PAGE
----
Communication skills A. Patient-­‐clinician communication 1. Describe the difference between a physician/clinician-­‐centered and a patient-­‐centered clinical interview 2. Describe several benefits of effective patient-­‐clinician communication 3. List the seven core measures of effective patient-­‐clinician communication as defined by the Kalamazoo consensus 4. Describe the structure of a patient-­‐centered interview as defined by Smith II.
The pain interview A. Pain history 1. Describe the importance of the following information that must be obtained during a pain interview a. Evolution of the pain history b. The seven dimensions of the pain: (severity, location, etc.) c. Prior diagnostic studies and pain treatments (injections, medications, etc.) d. Effect on the patient’s functioning in all spheres of life B. Psychosocial history 1. List several psychiatric diagnoses that should be pursued during a psychosocial history 2. Describe several life events potentially affecting a patient with chronic pain that should be elicited during a psychosocial history 3. Describe elements of the social setting of a patient with chronic pain that should be elicited during the psychosocial history C. Substance abuse and addiction 1. List important features relating to substance abuse and addiction that should be elicited during the pain interview 2. Discuss the importance of aberrant behaviors as predictors of medication misuse D. Goals of treatment 1. Describe the importance of goal setting during the patient interview 2. Describe essential elements of motivational interviewing techniques (Miller) E. Additional history 1. Describe other important clinical information that should be obtained during a pain interview (e.g., other important aspects of a complete medical history) III.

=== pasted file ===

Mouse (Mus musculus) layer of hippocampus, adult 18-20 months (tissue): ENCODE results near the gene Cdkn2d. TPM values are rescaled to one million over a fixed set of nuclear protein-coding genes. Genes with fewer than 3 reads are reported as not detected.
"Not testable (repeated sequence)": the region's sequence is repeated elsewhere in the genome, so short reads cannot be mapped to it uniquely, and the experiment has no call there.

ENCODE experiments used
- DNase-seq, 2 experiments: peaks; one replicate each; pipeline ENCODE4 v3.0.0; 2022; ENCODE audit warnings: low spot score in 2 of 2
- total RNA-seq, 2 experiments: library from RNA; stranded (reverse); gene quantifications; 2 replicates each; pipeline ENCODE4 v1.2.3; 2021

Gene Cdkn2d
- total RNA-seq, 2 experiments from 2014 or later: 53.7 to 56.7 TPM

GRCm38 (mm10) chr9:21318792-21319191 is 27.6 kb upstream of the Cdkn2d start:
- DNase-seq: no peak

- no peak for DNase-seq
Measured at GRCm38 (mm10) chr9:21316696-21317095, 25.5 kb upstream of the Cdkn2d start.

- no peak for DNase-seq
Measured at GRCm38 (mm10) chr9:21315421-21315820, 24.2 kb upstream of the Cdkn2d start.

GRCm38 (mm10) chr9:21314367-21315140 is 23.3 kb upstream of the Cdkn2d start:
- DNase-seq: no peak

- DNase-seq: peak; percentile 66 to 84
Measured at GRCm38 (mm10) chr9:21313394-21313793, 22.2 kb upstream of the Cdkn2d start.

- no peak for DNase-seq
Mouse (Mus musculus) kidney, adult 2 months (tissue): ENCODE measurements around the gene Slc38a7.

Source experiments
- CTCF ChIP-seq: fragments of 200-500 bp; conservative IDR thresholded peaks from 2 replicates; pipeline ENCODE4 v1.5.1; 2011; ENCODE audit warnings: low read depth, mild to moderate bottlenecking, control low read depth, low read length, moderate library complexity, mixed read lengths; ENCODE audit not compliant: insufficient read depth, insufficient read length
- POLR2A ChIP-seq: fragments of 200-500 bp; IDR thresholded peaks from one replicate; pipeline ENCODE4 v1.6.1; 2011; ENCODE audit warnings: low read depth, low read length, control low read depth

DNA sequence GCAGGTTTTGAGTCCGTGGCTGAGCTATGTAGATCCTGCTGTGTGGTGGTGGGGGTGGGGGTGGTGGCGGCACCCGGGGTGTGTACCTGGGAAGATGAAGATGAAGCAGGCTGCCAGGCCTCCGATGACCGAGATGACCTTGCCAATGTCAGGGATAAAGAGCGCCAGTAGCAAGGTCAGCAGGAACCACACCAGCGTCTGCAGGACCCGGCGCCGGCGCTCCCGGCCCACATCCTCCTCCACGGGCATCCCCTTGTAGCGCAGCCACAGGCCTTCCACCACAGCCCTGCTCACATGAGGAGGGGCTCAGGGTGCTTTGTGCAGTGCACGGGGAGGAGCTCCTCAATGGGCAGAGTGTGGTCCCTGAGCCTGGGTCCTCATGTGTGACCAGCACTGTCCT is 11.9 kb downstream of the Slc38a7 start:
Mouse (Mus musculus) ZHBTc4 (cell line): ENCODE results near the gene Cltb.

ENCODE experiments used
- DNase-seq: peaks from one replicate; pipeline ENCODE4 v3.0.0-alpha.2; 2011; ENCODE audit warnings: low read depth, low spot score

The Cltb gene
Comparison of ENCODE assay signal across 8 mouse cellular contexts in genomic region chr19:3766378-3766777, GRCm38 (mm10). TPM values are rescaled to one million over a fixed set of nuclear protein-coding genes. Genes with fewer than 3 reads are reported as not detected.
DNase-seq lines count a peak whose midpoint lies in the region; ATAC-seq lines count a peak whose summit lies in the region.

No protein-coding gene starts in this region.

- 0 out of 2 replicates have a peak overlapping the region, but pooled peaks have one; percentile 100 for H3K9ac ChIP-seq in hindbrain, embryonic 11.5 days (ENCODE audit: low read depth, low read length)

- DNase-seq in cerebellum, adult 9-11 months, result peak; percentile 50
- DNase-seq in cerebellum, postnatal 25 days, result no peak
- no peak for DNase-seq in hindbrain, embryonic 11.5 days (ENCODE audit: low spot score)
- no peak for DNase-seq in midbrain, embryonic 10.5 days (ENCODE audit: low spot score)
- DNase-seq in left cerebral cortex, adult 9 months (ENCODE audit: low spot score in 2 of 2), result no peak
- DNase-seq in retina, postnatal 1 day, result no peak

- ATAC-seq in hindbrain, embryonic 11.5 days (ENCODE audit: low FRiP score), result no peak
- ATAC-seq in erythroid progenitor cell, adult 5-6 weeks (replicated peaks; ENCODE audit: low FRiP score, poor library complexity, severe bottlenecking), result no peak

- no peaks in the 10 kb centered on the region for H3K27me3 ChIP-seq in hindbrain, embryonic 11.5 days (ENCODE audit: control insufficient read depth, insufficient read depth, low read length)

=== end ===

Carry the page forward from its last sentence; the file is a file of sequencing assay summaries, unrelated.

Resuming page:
The physical examination A. General physical examination 1. Demonstrate the ability to perform a screening physical examination [see OSCE] B. Demonstrate the ability to perform a detailed neurologic examination 1. Cranial nerve examination 2. Peripheral nervous system examination a. Motor function b. Sensory function i. Vibration ii. Light touch iii. Pinprick iv. Temperature c. Muscle tone 9 AMERICAN ACADEMY of PAIN MANAGEMENT CURRICULUM for ADVANCED DIPLOMA C.
d. Reflexes 3. Examination of gait and balance a. Heel-­‐to-­‐toe walk b. Tandem gait c. Romberg d. Finger to nose test e. Rapid alternating movements 4. Describe signs of a. Upper motor neuron dysfunction b. Lower motor neuron dysfunction c. Radiculopathy d. Peripheral neuropathy (sensory/motor/mixed) e. Cranial nerve dysfunction f. Increased intracranial pressure 5. Identify the important nerves (and their roots) that are associated with a. Motor function (e.g., knee extension) b. Regional sensory function 6. Identify which nerve root is associated with each of the major motor reflexes Demonstrate the ability to perform a detailed musculoskeletal examination 1. Describe the major planes of motion (and normal range of motion) of the a. Shoulder b. Elbow c. Wrists d. Fingers e. Hip f. Knees g. Ankle h. Spine i. Cervical ii. Thoracic iii. Lumbar 2. Demonstrate the ability to perform exam maneuvers designed to identify a. Cervical radiculopathy b. Pathology in the rotator cuff c. De Quervain’s syndrome d. Carpal tunnel syndrome e. Facet arthropathy f. Lumbosacral radiculopathy g. Sacroiliac joint inflammation h. Hip pathology i. Knee pathology j. Symptom magnification k. Myofascial trigger points 3. Note which of the following eponymous tests relate to the pathology they are designed to identify and demonstrate the ability to properly perform them a. Apprehension test b. Drawer test c. Drop arm test d. Finkelstein Test e. Lachman’s test f. Lesegue test g. Lhermitte’s sign 10 AMERICAN ACADEMY of PAIN MANAGEMENT CURRICULUM for ADVANCED DIPLOMA h.